Electrons and Holes blog referred to an interesting paper from the open-access Sensors magazine discussing the issue of non-linearity in dual-integration HDR mode. This non-linearity is often omitted from the HDR principle explanation, although it can greatly affect the final image quality.

Non-Linearity in Wide Dynamic Range CMOS Image Sensors Utilizing a Partial Charge Transfer Technique

Suhaidi Shafie (1), Shoji Kawahito (2), Izhal Abdul Halin (1) and Wan Zuha Wan Hasan (2)

(1) Department of Electrical and Electronic Engineering, Faculty of Engineering, Universiti Putra Malaysia, 43400 UPM Serdang, Selangor, Malaysia
(2) Research Institute of Electronics, Shizuoka University, 3-5-1 Johoku, Nakaku, Hamamatsu 432-8011, Japan

The non-linearity is caused by two factors, namely the current diffusion, which has an exponential relation with the potential barrier, and the initial condition of photodiodes in which it shows that the error in the high illumination region increases as the ratio of the long to the short accumulation time raises. Moreover, the increment of the saturation level of photodiodes also increases the error in the high illumination region.

To make the analysis more complete, I'd like to see the influence of pixel to pixel mismatches on this non-linearity and see whether these mismatches make the non-linearity less visible in the final picture. The paper relies on Link Research' SPECTRA simulator - a good demo of the simulator capabilities.

Wednesday, November 25, 2009

Image Sensors at ISSCC 2010

ISSCC published its Advance 2010 Program with 9-paper session devoted entirely to image sensors. All papers appear quite interesting this year.

Sony brings its 1.75um BSI pixels to perfection with huge full well, high sensitivity, low noise, and very fast, presented in the paper:

A 1/2.3-inch 10.3Mpixel 50 frame/s Back-Illuminated CMOS Image Sensor

H. Wakabayashi, K. Yamaguchi, M. Okano, S. Kuramochi, O. Kumagai, S. Sakane1, M. Ito, M. Hatano, M. Kikuchi, Y. Yamagata, T. Shikanai, K. Koseki, K. Mabuchi, Y. Maruyama, K. Akiyama, E. Miyata, T. Honda, M. Ohashi, T. Nomoto
Sony, Atsugi, Japan
Sony Semiconductor, Nagasaki, Japan

A 1/2.3-inch 10.3Mpixel 50frame/s CMOS image sensor fabricated using a 0.13μm 1P4M CMOS process with back-illumination technology achieves sensitivity of 9890e-/lux·s, random noise of 1.7e- and saturation of 8850e-. The sensor integrates a 10b/12b analog-to-digital converter, an internal PLL and a 10b serial LVDS interface to enable a data-rate up to 576MHz.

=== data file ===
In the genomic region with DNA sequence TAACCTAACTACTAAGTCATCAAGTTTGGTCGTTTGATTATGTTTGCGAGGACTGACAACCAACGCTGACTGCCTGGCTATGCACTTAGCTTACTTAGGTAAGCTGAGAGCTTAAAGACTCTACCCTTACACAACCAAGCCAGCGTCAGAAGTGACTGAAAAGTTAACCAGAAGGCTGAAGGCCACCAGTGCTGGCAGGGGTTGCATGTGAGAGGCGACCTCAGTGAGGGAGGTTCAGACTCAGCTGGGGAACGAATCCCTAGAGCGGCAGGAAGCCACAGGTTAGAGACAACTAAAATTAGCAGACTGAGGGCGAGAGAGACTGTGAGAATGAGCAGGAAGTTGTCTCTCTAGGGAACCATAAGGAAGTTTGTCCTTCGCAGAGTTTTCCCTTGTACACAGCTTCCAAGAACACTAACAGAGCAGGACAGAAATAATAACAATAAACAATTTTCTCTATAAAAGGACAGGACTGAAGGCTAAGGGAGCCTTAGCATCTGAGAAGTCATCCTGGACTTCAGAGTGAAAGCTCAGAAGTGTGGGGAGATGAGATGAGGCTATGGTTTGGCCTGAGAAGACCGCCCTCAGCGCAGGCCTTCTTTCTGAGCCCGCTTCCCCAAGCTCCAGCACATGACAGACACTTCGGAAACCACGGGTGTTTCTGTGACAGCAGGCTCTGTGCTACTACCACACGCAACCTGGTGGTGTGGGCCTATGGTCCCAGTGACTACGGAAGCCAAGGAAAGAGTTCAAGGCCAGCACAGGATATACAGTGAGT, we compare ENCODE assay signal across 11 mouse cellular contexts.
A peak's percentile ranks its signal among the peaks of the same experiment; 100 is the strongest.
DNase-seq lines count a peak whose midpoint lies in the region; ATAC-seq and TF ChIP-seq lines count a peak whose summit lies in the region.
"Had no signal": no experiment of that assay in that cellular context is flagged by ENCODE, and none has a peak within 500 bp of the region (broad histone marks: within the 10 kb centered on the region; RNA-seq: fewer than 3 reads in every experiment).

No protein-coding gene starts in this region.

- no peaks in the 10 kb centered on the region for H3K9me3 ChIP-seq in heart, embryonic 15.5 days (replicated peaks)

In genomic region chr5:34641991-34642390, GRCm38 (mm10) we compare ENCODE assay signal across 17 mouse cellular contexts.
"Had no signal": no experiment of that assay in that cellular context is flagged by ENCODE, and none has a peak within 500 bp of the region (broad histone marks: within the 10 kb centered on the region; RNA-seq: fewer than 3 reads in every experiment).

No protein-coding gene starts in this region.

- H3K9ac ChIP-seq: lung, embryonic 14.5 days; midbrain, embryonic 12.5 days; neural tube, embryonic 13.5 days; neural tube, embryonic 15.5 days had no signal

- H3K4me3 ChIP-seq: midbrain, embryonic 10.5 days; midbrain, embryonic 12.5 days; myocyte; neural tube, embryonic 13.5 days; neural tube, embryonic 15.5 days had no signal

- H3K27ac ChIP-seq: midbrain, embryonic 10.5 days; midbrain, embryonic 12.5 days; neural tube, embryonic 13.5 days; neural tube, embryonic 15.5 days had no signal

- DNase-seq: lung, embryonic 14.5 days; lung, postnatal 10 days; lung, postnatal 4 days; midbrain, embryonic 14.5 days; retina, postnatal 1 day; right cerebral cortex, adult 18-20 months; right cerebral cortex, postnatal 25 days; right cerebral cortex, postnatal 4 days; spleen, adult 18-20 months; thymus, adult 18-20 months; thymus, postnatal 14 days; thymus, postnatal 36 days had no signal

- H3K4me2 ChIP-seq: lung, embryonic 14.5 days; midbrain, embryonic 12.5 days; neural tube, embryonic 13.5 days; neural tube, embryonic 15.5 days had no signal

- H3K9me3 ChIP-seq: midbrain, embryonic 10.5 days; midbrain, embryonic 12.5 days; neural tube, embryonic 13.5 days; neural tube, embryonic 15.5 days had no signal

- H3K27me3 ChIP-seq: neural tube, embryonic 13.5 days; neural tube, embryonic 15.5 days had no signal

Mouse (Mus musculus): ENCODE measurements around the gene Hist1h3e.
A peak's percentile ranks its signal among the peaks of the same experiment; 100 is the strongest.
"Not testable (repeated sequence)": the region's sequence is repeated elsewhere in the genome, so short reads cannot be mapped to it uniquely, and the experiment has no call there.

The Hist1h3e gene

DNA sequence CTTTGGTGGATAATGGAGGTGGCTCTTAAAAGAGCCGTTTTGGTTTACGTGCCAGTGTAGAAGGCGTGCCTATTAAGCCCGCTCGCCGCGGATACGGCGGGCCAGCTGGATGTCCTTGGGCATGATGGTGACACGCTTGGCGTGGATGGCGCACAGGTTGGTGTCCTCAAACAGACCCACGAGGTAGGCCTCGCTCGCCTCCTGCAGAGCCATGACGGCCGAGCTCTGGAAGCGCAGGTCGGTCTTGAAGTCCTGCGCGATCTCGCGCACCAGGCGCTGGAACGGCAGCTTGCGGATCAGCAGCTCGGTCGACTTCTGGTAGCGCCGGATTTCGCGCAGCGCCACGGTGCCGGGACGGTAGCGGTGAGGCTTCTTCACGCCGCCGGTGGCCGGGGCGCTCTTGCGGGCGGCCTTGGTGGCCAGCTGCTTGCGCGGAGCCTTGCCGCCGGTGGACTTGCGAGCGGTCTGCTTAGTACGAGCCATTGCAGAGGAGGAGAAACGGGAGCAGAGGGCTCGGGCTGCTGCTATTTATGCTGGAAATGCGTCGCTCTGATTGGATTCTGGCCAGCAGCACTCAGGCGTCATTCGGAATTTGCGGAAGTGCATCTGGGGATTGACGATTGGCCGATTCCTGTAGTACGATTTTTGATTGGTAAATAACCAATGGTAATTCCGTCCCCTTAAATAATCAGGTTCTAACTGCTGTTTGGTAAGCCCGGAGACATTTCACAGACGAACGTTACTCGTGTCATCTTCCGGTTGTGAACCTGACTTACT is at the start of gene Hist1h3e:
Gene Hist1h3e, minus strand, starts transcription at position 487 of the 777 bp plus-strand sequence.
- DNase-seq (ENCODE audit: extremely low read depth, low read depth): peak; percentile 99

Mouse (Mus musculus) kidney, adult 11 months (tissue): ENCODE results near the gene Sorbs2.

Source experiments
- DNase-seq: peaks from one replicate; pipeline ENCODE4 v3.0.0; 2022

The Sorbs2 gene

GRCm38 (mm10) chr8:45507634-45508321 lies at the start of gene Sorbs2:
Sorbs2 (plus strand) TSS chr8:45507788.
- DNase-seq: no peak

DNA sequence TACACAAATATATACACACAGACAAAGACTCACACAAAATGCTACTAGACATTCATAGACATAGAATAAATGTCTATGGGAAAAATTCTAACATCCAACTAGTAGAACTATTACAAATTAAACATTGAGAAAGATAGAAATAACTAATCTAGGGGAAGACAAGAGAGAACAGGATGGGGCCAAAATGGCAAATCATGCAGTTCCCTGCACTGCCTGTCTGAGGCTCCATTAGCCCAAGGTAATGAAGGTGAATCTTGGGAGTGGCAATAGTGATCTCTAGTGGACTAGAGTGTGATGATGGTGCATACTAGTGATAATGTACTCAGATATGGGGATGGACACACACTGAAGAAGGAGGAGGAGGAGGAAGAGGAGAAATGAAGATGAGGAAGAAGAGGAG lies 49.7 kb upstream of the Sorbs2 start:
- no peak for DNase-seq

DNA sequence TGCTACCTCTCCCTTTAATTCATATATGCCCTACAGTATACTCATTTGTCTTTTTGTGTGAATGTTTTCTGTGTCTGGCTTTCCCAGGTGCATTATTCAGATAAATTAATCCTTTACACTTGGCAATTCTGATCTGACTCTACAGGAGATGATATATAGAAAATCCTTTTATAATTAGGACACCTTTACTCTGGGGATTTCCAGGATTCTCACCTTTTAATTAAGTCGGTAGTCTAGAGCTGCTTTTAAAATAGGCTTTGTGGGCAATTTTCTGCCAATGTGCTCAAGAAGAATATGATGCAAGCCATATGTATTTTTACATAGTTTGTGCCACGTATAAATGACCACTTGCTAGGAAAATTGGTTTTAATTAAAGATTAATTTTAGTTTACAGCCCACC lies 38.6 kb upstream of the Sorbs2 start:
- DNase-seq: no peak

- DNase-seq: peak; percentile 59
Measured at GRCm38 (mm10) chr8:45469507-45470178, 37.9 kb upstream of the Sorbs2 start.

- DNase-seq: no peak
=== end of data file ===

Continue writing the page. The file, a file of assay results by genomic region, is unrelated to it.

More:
Panasonic presents a new idea for its 4K2K sensor. I'm unable to grasp their idea, but it sounds quite different from the most sensor's timing. I hope they explain it better in the paper:

A 2.2/3-inch 4Kx2K CMOS Image Sensor Based on Dual Resolution and Exposure Technique

T. Azuma, T. Imagawa, S. Ugawa, Y. Okada, H. Komobuchi, M. Ishii, S. Kasuga, Y. Kato
Panasonic, Kyoto, Japan
Panasonic, Takatsuki, Japan

A 2.2/3-Inch 4K2K dual resolution and exposure CMOS imager uses motion information to improve the sensitivity by 4 times in comparison to a conventional sensor. The green pixels are read out once every four frames for high sensitivity. Both the red and blue pixels are read out each frame, binned for 2×2 and used for motion compensation.

Toyota and Shizuoka University present a sensor for spatial optical communication. Its hard to say what is special about their system, as some already deployed products have much better speed and range. I hope the paper answers on this:

A CMOS Image Sensor for 10Mb/s 70m-Range LED-Based Spatial Optical Communication

S. Itoh, I. Takai, M. Z. Sarker, M. Hamai, K. Yasutomi, M. Andoh, S. Kawahito

Shizuoka University, Hamamatsu, Japan
Toyota Central R&D Labs, Aichi, Japan

A CMOS image sensor for spatial optical communication is presented. A two-transistor optical communication cell with a depleted photodiode and lateral charge overflow drain improves the light pulse response. A weighed summation of 9-point parallel analog outputs and pulse equalizing technique greatly enhance the bit-rate and communication distance up to 10Mb/s and 70m, respectively.

Samsung and Yonsei University present fast low noise sensor with sigma-delta column-parallel ADC:

A 2.1Mpixel 120frame/s CMOS Image Sensor with Column-Parallel ΔΣ ADC Architecture

Y. Chae, J. Cheon, S. Lim, D. Lee, M. Kwon, K. Yoo, W. Jung, D-H. Lee, S. Ham, G. Han
Yonsei University, Seoul, Korea
Samsung Electronics, Yongin, Korea

A 2.1Mpixel 120frame/s CMOS image sensor with column-parallel ΔΣ ADCs is realized in a 0.13μm CMOS process. Column-parallel ΔΣ ADC architectures improve the conversion speed while reducing the random noise level as well. Inverter-based SC circuits maximize the power efficiency. This sensor achieves a measured noise floor of 1.9e-, while dissipating 180mW.

Another interesting paper from Samsung touts "Pseudo-Multiple Sampling" to achieve very low noise:

A 1.1e- Temporal Noise 1/3.2-inch 8Mpixel CMOS Image Sensor using Pseudo-Multiple Sampling

Y. Lim, K. Koh, K. Kim, H. Yang, J. Kim, Y. Jeong, S. Lee, H. Lee, S-H. Lim, Y. Han, J. Kim,
J. Yun, S. Ham, Y-T. Lee
Samsung Electronics, Yongin, Korea